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Viruses are very small infectious agents. They infect and multiply within the cells of your body. A fever is your body's way of fighting off a virus. Many viruses are sensitive to shifts in temperature, so a sudden increase in your body temperature makes you less hospitable to viruses.
The new device is not only effective at killing viruses, it can actually prevent disease. And if the technology can be miniaturised, the authors say it may one day replace the century-old face mask, allowing us to breathe clean air on the fly.
"The results tell us that nonthermal plasma treatment is very effective at inactivating airborne viruses," says Krista Wigginton, a civil and environmental engineer at the University of Michigan.
"There are limited technologies for air disinfection, so this is an important finding."
Nonthermal plasma has been around for over a hundred years, in which time it's been thoroughly researched. It's a testament to the technology's potential that we are still finding uses for it today.
The concept sounds like an oxymoron, but nonthermal plasma is essentially like a flame without the heat, created using an electromagnetic reactor.
Sending pure oxygen gas through one of these special structures, the new device initiates an effect similar to static electricity. Plasma is merely the ionised, or charged, air particles that form around each spark.
The device looks like a simple pipe, but inside, it is filled with glass beads responsible for capturing these tiny little discharges. As electricity flows through the system, electrons are sent flying and atoms are pulled from their molecules, producing a silent glow.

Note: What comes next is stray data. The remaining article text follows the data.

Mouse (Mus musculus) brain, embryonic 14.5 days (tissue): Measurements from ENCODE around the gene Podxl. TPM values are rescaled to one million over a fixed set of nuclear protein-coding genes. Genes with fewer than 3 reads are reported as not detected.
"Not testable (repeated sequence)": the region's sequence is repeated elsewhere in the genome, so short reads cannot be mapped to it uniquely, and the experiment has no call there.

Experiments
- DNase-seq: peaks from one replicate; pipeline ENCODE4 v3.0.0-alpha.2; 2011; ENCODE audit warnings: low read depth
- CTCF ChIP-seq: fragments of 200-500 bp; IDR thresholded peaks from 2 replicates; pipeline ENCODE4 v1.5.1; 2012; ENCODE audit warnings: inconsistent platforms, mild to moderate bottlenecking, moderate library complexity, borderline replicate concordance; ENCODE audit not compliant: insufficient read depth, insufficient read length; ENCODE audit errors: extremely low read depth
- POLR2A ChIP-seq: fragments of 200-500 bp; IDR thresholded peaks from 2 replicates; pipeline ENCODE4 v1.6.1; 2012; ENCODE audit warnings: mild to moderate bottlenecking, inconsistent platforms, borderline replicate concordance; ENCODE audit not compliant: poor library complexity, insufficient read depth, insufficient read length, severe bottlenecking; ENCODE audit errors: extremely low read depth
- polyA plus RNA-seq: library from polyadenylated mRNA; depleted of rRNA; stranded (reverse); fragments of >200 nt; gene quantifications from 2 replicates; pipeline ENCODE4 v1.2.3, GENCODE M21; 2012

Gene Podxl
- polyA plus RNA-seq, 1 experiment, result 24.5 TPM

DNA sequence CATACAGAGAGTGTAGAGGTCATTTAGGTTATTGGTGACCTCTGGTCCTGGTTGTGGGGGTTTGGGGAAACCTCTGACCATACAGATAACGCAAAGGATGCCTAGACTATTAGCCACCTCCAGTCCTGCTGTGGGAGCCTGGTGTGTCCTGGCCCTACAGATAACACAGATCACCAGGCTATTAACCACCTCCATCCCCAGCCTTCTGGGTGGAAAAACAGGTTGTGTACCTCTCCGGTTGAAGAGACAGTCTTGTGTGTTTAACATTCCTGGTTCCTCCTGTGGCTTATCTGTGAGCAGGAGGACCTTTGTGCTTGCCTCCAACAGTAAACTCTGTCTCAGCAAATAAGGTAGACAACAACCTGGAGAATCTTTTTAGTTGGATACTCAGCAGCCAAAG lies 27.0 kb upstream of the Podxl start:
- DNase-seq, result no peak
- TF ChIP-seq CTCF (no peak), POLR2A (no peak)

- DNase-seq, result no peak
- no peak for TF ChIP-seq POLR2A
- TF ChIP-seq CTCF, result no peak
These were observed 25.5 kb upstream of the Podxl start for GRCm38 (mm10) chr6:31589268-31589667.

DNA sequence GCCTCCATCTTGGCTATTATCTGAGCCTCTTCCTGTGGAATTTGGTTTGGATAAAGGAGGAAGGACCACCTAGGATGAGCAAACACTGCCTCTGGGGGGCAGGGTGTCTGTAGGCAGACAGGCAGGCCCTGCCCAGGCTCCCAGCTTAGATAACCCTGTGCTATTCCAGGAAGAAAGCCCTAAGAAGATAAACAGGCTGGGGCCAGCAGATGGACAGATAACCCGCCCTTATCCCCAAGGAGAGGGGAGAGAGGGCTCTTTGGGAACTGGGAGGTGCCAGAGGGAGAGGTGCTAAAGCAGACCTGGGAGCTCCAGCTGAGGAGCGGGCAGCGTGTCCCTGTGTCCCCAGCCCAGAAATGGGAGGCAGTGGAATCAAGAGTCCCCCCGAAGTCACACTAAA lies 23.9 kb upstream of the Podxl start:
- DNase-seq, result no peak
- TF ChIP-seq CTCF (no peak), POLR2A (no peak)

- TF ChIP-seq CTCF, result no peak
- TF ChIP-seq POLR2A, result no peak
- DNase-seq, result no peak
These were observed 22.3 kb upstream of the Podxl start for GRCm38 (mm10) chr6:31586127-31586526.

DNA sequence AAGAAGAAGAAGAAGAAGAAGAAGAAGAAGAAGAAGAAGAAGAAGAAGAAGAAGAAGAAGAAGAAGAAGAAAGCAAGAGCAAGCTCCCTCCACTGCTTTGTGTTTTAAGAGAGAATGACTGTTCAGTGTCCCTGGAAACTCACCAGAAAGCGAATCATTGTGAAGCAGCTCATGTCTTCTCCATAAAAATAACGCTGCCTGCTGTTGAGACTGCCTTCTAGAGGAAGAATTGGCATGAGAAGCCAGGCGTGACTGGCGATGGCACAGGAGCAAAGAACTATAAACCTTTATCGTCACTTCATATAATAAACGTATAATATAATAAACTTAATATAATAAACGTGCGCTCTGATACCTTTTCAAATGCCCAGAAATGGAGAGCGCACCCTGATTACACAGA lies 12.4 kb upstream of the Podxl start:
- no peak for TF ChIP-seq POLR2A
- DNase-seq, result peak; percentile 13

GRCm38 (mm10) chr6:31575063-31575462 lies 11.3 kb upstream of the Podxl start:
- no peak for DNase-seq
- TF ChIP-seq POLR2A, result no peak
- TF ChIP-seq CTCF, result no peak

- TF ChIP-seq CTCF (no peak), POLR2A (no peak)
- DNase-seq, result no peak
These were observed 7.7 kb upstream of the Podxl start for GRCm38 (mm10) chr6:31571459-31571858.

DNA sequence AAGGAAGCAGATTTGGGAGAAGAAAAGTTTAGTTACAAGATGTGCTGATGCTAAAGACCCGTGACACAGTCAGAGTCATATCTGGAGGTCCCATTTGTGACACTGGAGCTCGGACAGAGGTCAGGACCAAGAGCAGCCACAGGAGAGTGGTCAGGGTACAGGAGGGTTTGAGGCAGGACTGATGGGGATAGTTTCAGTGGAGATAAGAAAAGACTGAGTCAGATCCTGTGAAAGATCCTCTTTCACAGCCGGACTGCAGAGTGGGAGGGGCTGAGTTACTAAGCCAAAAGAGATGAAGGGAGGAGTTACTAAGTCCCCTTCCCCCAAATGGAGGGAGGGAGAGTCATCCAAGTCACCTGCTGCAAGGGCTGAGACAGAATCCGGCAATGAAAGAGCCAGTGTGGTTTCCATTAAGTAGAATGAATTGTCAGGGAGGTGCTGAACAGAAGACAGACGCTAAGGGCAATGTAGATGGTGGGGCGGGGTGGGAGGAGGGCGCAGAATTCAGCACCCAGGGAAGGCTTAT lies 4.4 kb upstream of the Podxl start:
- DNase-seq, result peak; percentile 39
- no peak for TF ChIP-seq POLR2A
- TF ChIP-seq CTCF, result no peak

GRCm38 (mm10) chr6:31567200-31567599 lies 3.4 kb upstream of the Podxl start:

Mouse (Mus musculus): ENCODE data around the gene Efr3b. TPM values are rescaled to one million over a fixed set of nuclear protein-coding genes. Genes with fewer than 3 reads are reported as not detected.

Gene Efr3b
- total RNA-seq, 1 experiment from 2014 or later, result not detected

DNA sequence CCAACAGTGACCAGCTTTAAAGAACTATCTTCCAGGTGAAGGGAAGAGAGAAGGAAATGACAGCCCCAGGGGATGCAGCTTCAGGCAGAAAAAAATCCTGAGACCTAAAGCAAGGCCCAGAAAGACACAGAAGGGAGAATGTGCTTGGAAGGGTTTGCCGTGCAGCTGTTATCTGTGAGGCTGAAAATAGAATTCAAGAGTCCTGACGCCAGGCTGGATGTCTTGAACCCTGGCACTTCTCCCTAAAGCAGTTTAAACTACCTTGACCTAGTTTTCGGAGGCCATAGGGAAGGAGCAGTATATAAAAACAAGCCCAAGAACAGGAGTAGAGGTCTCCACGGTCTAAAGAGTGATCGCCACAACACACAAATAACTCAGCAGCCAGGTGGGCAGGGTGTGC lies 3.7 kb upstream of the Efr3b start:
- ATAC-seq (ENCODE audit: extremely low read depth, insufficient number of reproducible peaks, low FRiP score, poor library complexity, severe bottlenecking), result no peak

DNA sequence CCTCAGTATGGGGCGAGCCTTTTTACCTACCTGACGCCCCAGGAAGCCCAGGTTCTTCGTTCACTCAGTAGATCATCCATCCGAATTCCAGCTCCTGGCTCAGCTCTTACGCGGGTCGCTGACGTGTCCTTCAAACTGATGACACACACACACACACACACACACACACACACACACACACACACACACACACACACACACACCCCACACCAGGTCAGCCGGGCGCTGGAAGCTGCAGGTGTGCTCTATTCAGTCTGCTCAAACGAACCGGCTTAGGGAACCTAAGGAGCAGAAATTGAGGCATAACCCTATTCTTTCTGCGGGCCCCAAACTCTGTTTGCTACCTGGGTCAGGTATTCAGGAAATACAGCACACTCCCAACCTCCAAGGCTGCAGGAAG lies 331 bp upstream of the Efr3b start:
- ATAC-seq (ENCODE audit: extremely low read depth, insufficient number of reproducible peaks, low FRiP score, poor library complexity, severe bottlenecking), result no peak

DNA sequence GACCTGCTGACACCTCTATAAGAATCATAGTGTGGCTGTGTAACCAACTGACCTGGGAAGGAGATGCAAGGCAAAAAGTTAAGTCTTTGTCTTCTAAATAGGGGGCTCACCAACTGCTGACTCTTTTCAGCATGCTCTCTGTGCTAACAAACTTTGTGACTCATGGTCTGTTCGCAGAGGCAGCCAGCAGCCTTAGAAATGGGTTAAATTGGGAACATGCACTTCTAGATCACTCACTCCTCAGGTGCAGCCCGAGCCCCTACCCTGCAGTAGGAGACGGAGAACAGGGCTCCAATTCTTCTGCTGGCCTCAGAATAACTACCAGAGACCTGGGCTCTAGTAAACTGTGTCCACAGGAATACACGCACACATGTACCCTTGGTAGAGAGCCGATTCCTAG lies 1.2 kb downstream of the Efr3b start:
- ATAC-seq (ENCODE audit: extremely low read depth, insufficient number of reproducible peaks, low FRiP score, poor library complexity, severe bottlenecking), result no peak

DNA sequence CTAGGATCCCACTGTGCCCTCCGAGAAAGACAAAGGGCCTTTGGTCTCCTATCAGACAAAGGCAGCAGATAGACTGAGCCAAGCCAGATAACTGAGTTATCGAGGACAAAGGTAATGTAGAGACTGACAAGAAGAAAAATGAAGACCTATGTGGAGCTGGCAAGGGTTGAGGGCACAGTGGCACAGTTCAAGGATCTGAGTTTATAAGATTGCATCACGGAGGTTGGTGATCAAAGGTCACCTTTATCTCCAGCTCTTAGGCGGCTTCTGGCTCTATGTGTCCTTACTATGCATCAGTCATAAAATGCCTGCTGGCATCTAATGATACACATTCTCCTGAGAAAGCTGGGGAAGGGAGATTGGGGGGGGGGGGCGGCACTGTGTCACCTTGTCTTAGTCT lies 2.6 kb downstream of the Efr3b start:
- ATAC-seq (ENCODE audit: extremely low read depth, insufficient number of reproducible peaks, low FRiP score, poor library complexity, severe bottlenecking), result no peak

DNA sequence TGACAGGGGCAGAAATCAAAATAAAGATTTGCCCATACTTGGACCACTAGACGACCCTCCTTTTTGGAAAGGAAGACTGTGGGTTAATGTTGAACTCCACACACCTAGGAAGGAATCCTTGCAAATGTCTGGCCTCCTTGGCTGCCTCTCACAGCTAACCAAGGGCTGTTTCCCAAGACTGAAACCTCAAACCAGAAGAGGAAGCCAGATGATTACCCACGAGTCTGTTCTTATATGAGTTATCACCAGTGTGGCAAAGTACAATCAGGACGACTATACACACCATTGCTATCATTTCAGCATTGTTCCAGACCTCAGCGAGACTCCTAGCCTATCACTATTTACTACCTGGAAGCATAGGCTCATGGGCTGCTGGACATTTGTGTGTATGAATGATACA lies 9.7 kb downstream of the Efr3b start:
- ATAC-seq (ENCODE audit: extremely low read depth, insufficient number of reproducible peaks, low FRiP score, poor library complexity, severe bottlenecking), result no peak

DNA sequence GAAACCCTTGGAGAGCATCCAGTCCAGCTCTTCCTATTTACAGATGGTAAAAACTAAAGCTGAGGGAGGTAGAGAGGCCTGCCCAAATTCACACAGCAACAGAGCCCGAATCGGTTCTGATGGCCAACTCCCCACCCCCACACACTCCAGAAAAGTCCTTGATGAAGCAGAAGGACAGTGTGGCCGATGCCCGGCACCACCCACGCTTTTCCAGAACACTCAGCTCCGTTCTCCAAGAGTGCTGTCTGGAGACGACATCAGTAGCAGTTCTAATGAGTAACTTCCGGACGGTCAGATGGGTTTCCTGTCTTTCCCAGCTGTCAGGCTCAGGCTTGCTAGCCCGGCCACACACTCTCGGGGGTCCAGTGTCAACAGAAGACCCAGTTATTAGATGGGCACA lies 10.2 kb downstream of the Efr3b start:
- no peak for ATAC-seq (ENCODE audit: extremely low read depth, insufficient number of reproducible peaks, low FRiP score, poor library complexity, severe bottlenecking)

The result is a host of free radicals, which are highly reactive particles desperate to reach a stable equilibrium by forming new compounds. The oxygen radical is particularly excited, and when it reacts with a normal molecule of oxygen at room temperature, it rapidly forms ozone, a known antibacterial agent.
Within minutes, previous studies have shown that plasma exposure can rupture a bacterial cell's wall, impairing and destroying its normal activity.
"In one study," the authors write, "a dielectric barrier discharge (DBD) NTP reactor with 10-second plasma exposure and a very high air flow rate (25 L/s) resulted in 97 percent E. coli inactivation."
The new device has now revealed a similar effect on viruses, successfully 'zapping and trapping' 99.9 percent of a test virus into submission - all within a quarter of a second.
"In those void spaces, you're initiating sparks," says engineer and senior study author Herek Clack from the University of Michigan.
"By passing through the packed bed, pathogens in the air stream are oxidised by unstable atoms called radicals. What's left is a virus that has diminished ability to infect cells."
originally posted by: rickymouse
Sort of like the vaporizers we had when I was a kid. They worked well.
We used to put our head within a towel to direct the steam over a pot of chicken soup, it had sage in it plus the onions smell. It would clear out your lungs and nose really quick. That was fifty years ago, I do not know exactly what my mother had in the soup but the soup was tasty, especially after your nose was cleaned out by the steam from the soup.